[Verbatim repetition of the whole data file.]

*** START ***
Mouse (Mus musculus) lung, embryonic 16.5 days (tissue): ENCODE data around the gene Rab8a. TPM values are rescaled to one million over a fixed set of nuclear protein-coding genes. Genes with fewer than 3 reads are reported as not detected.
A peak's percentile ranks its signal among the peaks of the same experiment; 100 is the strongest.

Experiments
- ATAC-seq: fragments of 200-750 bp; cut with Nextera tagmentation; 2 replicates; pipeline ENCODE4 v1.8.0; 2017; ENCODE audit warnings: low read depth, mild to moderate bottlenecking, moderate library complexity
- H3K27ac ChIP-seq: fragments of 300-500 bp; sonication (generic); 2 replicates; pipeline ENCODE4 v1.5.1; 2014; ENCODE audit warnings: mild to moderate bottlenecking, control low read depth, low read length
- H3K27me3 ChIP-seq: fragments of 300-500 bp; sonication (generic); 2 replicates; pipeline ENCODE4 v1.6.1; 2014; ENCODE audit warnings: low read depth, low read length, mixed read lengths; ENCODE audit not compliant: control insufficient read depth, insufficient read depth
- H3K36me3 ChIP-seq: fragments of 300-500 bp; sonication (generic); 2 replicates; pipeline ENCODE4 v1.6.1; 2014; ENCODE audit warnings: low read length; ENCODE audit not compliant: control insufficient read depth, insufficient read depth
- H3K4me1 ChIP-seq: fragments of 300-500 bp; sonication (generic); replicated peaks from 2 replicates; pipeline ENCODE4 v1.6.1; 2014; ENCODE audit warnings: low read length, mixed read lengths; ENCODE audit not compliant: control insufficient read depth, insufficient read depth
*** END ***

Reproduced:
Mouse (Mus musculus) lung, embryonic 16.5 days (tissue): ENCODE data around the gene Rab8a. TPM values are rescaled to one million over a fixed set of nuclear protein-coding genes. Genes with fewer than 3 reads are reported as not detected.
A peak's percentile ranks its signal among the peaks of the same experiment; 100 is the strongest.

Experiments
- ATAC-seq: fragments of 200-750 bp; cut with Nextera tagmentation; 2 replicates; pipeline ENCODE4 v1.8.0; 2017; ENCODE audit warnings: low read depth, mild to moderate bottlenecking, moderate library complexity
- H3K27ac ChIP-seq: fragments of 300-500 bp; sonication (generic); 2 replicates; pipeline ENCODE4 v1.5.1; 2014; ENCODE audit warnings: mild to moderate bottlenecking, control low read depth, low read length
- H3K27me3 ChIP-seq: fragments of 300-500 bp; sonication (generic); 2 replicates; pipeline ENCODE4 v1.6.1; 2014; ENCODE audit warnings: low read depth, low read length, mixed read lengths; ENCODE audit not compliant: control insufficient read depth, insufficient read depth
- H3K36me3 ChIP-seq: fragments of 300-500 bp; sonication (generic); 2 replicates; pipeline ENCODE4 v1.6.1; 2014; ENCODE audit warnings: low read length; ENCODE audit not compliant: control insufficient read depth, insufficient read depth
- H3K4me1 ChIP-seq: fragments of 300-500 bp; sonication (generic); replicated peaks from 2 replicates; pipeline ENCODE4 v1.6.1; 2014; ENCODE audit warnings: low read length, mixed read lengths; ENCODE audit not compliant: control insufficient read depth, insufficient read depth